Sunday, August 15, 2010

Bruce Bartlett exploits the Libertarian brand for marketing purposes

Bruce Bartlett responds to me; allow me to give a pretty long answer.

• What I wrote was: “Bruce Bartlett thinks the revenue maximizing tax rate may be 83%, higher than any of the leftist economists”

To this Bartlett replies: “the 83 percent figure is not mine, but that of economist Anthony Atkinson” And that “made it quite clear that I would not favor raising the top rate to the revenue-maximizing rate; I stated that the top rate should not go above 50 percent under any circumstances.”, concluding that “this fellow Tino got just about everything wrong”

I know perfectly well that the 83% figure Bartlett provided as the revenue maximizing figure was not calculated by him, nor did I ever claim so. Of the close to 20 people included in the Laffer-curve survey, only 3-4 have actually done research on measuring the responsiveness of income to taxes. The rest referred to external research, giving us their best estimate, as a sign of how they stand ideologically.

Second, my post was not about how high people personally wanted taxes, but how high they could become before revenue declined, something I again made very clear to the readers.

So what exactly did I get “wrong” Bruce, if we go by what I actually wrote, instead of your representation of what I wrote?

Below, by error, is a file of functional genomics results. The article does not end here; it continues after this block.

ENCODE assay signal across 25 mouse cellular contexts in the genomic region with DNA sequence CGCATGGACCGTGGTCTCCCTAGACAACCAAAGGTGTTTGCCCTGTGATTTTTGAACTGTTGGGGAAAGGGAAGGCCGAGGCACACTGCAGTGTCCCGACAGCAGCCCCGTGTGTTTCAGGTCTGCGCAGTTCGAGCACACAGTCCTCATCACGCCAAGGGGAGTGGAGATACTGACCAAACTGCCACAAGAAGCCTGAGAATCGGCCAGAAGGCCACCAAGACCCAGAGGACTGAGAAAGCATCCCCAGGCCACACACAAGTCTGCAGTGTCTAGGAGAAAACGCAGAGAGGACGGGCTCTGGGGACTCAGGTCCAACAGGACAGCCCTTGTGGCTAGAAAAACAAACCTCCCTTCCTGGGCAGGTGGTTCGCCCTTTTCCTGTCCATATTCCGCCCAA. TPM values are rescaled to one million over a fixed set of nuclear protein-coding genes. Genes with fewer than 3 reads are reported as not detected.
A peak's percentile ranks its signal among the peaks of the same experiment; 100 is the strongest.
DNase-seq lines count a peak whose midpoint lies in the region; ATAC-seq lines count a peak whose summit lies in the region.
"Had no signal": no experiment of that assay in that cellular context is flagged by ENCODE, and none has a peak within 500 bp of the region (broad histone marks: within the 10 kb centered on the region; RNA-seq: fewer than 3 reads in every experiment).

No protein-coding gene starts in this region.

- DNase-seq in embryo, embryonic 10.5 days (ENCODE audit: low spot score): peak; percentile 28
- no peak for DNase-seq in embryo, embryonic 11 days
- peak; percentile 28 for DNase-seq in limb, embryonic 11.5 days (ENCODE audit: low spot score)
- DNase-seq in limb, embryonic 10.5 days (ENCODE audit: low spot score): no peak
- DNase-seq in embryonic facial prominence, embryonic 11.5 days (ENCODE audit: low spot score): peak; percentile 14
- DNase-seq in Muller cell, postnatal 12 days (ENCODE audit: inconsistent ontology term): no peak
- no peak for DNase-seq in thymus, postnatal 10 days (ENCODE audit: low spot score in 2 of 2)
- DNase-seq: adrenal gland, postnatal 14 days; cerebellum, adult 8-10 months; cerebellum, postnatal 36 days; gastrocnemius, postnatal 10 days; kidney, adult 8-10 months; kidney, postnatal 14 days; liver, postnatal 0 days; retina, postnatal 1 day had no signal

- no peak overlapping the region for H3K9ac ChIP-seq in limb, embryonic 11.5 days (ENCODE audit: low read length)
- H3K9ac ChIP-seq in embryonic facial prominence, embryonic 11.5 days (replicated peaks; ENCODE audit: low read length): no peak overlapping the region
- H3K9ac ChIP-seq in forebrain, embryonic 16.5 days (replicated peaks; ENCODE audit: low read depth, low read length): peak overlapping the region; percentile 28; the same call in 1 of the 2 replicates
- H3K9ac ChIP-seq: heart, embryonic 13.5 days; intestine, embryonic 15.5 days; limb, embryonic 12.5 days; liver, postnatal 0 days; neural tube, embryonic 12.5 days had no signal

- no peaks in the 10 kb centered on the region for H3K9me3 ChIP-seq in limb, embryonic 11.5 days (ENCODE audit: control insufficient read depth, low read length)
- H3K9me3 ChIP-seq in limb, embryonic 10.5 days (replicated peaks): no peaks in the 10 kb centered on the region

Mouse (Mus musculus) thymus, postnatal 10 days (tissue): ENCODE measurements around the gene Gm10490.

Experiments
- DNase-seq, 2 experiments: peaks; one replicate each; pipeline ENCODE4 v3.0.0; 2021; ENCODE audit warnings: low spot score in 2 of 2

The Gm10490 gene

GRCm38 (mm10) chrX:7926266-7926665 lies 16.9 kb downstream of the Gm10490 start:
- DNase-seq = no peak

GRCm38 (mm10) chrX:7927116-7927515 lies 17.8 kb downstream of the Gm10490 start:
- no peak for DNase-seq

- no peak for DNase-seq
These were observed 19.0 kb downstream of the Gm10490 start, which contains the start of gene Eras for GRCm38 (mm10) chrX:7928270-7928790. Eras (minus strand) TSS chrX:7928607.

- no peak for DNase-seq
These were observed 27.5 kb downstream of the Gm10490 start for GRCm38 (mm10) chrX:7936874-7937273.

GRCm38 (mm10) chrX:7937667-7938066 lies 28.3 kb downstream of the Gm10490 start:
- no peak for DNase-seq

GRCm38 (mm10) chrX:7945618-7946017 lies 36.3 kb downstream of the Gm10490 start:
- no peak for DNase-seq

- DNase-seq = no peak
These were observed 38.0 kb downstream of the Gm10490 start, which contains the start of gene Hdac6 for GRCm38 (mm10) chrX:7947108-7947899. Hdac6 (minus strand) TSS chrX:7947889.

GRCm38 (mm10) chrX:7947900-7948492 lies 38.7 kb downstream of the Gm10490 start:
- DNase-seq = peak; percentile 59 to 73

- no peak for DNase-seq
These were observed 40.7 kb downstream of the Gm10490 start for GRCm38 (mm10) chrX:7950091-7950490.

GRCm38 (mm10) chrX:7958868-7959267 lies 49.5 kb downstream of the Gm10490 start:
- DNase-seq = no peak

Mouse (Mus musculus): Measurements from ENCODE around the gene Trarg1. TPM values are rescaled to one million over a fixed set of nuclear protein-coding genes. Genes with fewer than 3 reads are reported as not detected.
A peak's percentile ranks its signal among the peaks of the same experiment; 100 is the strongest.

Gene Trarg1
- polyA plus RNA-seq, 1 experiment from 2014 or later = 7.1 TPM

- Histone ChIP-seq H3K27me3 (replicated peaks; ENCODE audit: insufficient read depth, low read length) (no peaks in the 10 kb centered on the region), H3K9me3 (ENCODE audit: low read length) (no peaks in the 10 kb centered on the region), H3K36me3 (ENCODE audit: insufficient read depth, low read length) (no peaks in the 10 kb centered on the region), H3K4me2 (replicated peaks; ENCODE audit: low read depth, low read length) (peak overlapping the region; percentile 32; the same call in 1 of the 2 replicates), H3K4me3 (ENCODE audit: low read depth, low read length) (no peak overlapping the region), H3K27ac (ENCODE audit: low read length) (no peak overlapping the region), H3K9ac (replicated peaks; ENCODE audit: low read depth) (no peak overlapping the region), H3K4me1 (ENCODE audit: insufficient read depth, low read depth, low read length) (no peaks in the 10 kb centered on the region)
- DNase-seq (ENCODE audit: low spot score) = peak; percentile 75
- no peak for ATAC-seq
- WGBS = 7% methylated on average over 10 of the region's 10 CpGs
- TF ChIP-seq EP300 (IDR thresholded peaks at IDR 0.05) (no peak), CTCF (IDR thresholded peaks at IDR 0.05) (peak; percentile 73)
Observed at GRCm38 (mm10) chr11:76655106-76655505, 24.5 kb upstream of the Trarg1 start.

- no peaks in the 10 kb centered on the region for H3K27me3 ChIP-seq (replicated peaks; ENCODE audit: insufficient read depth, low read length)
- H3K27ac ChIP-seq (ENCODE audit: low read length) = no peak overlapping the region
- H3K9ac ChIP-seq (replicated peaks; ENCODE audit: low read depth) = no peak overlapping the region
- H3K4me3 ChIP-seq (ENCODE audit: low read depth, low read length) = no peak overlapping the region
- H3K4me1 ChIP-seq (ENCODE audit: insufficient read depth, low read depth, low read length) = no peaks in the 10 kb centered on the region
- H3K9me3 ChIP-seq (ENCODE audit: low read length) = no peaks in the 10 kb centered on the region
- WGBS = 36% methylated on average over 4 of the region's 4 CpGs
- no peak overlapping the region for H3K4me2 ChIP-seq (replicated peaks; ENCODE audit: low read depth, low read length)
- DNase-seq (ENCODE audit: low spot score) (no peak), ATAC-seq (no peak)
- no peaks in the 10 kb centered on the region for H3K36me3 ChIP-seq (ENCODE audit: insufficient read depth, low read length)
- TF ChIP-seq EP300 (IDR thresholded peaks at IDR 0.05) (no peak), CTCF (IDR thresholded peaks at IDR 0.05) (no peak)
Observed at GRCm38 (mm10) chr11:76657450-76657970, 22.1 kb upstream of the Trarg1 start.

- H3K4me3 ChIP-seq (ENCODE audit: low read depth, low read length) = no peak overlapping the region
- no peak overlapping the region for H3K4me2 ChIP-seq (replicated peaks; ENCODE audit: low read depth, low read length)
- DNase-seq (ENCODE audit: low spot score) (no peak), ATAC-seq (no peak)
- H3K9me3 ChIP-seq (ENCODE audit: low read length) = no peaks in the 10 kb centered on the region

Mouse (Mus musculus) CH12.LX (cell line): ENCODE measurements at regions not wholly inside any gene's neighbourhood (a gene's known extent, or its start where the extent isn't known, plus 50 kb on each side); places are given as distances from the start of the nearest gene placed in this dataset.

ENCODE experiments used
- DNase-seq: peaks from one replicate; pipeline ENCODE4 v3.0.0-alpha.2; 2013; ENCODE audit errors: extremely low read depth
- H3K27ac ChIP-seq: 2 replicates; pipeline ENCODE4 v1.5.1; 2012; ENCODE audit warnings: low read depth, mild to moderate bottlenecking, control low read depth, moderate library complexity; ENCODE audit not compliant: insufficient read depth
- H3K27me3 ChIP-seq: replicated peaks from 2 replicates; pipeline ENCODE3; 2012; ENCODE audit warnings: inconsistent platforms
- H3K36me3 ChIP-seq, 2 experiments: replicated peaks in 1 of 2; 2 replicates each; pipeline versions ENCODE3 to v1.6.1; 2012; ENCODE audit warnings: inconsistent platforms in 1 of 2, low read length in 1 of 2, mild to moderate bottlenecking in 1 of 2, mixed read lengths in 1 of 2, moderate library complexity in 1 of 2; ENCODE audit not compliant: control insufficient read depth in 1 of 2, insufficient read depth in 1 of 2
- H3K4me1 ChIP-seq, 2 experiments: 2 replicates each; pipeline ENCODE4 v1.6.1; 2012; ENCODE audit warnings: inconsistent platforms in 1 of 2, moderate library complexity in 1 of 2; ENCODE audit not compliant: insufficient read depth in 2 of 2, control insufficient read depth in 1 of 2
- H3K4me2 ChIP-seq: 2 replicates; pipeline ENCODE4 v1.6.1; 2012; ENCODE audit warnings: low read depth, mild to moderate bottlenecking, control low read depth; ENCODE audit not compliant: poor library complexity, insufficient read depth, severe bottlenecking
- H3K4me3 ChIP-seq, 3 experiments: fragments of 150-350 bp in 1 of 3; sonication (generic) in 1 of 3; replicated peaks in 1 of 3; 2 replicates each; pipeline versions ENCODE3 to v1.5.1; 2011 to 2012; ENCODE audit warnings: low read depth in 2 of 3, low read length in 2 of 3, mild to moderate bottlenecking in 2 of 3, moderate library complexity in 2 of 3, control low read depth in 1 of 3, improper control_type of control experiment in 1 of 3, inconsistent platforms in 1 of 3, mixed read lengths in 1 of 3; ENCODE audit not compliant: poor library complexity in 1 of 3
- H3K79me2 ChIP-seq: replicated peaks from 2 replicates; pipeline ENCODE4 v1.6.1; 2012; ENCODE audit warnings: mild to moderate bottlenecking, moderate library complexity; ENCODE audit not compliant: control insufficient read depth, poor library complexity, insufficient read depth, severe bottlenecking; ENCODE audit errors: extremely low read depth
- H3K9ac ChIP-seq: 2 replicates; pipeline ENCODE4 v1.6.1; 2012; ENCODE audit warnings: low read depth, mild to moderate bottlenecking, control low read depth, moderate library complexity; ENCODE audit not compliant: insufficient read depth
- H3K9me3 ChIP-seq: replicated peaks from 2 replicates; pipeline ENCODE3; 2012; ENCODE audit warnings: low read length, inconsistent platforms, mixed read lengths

• The Laffer-curve question tests your judgment. As it happens, there are hundreds of articles that attempt to measure the effect of taxes on the economy, with lots of different methods, and producing lots of different results.

Do we trust cross-country comparisons?

Do you regress or calibrate?

Do you treat tax cuts the same way as tax increases (because of mean reversion of income, there is reason to believe that studies based on tax cuts underestimate the responsiveness of earnings to taxes, while studies focused on tax increases overestimate responsiveness)?

Do you think that the current micro-estimates underestimate the responsiveness of taxes because of short time horizons combined with adjustment costs and because of attenuation bias?

The disagreement about the evidence is what makes the replies to Dylan Matthew’s question interesting. It goes to the core of the policy debate about taxation. As anyone can see, there is a strong correlation between ideological position and what figure the different people offered. Those on the right gave low estimates, those on the left (and, it should be acknowledged, the two tax non-political tax experts) high figures.

Bruce Bartlett, who likes to present himself as someone on the right, offered the highest figure, 83%, of all people asked. Higher than the estimate of for example hardcore liberal Brad DeLong.

What the debate reveals is that Bruce Bartlett believes the 83% figure is worth presenting to the public. Of course I know he did not calculate this himself. But what you cite as credible tells us a lot about your world view.

Few economists believe that the range of revenue maximizing tax rate includes 83%. If you believe that, you think that people’s behavioral response to taxes is extremely small, so raising taxes does not harm the economy. Presenting this figure as a credible estimate tells us Bartlett is on the far edge of the continuum when it comes to assessing the effect of taxes.